(director: Archie Mayo; screenwriters: Kathyrn Scola/Vincent Lawrence/from the story “Single Night” by Louis Bromfield; cinematographer: Ernest Haller; cast: George Raft (Joe Anton), Constance Cummings (Jerry Healy), Wynne Gibson (Iris Dawn), Mae West (Maudie Triplett), Roscoe Karns (Leo), Alison Skipworth (Mrs. Mabel Jellyman), Louis Calhern(Dick Bolton), Al Hill (Frank Blainey), Harry Wallace (Jerky), Dink Templeton (Patsy), Bradley Page (Frankie’s Guard),Marty Martyn (Malloy), Tom Kennedy (Tom, bartender); Runtime: 73; MPAA Rating: NR; producer: William LeBaron; Universal; 1932)

Stiff George Raft gangster drama.

Reviewed by Dennis Schwartz

Archie Mayo (“The Mayor of Hell”/”Bordertown”/”A Night in Casablanca”)directs this stiff George Raft gangster drama that’s based on the story “Single Night” by Louis Bromfield. It’s written by Kathyrn Scols and Vincent Lawrence.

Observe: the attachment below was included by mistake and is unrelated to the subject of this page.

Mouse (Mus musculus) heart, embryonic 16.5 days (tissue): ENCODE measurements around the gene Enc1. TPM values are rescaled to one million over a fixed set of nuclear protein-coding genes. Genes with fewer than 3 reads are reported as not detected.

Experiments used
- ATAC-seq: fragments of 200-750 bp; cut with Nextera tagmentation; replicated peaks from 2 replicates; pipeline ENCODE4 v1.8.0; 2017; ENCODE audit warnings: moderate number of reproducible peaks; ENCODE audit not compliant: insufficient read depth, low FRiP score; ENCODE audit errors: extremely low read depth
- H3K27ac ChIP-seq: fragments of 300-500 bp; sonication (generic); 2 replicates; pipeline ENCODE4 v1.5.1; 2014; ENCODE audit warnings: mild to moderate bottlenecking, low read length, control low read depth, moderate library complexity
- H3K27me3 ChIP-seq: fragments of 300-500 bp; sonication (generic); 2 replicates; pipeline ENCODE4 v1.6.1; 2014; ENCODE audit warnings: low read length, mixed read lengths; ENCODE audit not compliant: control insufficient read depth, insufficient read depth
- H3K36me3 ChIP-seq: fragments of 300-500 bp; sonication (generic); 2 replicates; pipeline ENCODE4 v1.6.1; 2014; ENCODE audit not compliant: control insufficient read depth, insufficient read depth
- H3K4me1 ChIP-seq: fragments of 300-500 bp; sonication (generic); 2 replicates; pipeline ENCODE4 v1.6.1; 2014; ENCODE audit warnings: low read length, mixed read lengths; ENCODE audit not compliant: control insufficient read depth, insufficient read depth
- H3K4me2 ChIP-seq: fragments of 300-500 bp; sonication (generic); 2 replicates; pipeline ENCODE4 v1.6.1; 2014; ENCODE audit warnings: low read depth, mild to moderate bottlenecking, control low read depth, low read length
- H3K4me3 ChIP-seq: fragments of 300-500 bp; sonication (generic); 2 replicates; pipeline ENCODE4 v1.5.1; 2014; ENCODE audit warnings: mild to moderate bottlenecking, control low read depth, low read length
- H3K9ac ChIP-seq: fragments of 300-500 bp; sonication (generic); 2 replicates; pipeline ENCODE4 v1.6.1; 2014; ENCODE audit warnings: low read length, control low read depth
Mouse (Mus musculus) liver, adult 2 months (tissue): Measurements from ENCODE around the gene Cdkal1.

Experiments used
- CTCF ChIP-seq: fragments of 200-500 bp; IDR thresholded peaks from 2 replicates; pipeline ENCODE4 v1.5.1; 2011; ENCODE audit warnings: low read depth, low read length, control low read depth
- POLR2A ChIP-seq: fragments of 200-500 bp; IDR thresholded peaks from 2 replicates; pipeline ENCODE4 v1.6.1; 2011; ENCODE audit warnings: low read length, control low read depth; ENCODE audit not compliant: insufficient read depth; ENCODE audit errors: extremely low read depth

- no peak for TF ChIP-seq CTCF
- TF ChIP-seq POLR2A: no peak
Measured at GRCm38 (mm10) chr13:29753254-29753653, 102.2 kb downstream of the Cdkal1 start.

Joe Anton (George Raft), ex-boxer, worked himself up from the bottom to become the wealthy owner of a Park Ave. speakeasy called the “55.” The mug now wants to learn how to act with class and hires Mrs. Mabel Jellyman (Alison Skipworth) to tutor him in proper speech and culture. Meanwhile Joe, in his aim for respectability, rejects his intensely jealous gun moll girlfriend Iris Dawn (Wynne Gibson) in favor of a classy Park Avenue socialite, Jerry Healy (Constance Cummings), who visits his speakeasy to bring back memories of when she lived here before the Wall Street crash forced her family out.

It’s a bore until the 40 minute mark when Mae West, in her film debut, enters as the coarse but animated loose-living Maudie Triplett, Joe’s former girlfriend, who crashes his dinner-date with Jerry and brings some life to the party. Too bad she had such a minor role and so little screentime, but she stole every scene she was in. Mae’s best joke has her respond to someone’s question of “Do you believe in love at first sight? Mae responds: “I don’t know, but it saves a lot of time.”